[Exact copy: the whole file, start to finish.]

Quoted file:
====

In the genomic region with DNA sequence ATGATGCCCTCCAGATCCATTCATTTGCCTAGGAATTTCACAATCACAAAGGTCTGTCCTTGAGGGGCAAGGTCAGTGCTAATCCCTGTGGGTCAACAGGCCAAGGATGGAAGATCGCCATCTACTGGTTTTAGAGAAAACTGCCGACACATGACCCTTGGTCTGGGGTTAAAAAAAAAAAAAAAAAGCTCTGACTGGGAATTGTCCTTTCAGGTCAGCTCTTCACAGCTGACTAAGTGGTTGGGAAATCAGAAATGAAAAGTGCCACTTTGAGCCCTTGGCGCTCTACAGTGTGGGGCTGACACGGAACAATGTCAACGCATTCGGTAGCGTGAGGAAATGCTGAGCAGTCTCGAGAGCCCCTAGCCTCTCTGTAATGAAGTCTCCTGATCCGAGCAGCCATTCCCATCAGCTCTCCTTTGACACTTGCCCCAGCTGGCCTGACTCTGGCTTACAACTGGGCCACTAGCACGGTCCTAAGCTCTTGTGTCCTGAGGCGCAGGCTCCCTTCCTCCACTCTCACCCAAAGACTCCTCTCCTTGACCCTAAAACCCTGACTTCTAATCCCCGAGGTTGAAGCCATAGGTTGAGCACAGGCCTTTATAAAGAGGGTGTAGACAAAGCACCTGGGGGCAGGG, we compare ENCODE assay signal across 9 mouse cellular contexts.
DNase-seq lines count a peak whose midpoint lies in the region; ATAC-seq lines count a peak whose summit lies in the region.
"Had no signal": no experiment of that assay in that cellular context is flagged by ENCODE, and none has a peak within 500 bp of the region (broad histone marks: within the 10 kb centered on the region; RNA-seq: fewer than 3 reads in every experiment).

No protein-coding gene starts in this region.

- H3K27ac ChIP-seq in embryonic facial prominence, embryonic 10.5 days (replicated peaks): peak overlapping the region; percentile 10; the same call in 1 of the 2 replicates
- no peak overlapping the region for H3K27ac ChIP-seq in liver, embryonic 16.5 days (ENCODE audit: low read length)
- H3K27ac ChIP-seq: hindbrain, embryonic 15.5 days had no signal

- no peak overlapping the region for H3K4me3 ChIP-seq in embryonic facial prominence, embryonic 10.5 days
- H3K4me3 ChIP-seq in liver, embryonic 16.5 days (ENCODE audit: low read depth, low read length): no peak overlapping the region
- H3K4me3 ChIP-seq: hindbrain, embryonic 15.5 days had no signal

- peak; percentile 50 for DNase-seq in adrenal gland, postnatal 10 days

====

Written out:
In the genomic region with DNA sequence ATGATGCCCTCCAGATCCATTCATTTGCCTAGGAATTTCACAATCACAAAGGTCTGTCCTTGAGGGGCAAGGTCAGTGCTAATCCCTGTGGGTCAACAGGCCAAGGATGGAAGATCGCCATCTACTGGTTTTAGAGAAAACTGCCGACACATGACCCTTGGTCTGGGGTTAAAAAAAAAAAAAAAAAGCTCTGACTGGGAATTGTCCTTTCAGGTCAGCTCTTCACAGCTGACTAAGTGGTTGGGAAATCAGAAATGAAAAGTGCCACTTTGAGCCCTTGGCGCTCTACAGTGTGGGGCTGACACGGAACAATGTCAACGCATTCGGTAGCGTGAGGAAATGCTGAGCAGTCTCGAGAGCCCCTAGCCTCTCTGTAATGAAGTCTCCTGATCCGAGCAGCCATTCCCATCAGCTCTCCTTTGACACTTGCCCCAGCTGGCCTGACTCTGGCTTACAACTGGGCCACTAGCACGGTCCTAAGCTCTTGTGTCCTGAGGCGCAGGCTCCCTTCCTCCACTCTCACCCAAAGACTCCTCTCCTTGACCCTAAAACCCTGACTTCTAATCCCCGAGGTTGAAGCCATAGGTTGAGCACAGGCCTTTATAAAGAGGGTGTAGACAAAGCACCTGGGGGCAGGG, we compare ENCODE assay signal across 9 mouse cellular contexts.
DNase-seq lines count a peak whose midpoint lies in the region; ATAC-seq lines count a peak whose summit lies in the region.
"Had no signal": no experiment of that assay in that cellular context is flagged by ENCODE, and none has a peak within 500 bp of the region (broad histone marks: within the 10 kb centered on the region; RNA-seq: fewer than 3 reads in every experiment).

No protein-coding gene starts in this region.

- H3K27ac ChIP-seq in embryonic facial prominence, embryonic 10.5 days (replicated peaks): peak overlapping the region; percentile 10; the same call in 1 of the 2 replicates
- no peak overlapping the region for H3K27ac ChIP-seq in liver, embryonic 16.5 days (ENCODE audit: low read length)
- H3K27ac ChIP-seq: hindbrain, embryonic 15.5 days had no signal

- no peak overlapping the region for H3K4me3 ChIP-seq in embryonic facial prominence, embryonic 10.5 days
- H3K4me3 ChIP-seq in liver, embryonic 16.5 days (ENCODE audit: low read depth, low read length): no peak overlapping the region
- H3K4me3 ChIP-seq: hindbrain, embryonic 15.5 days had no signal

- peak; percentile 50 for DNase-seq in adrenal gland, postnatal 10 days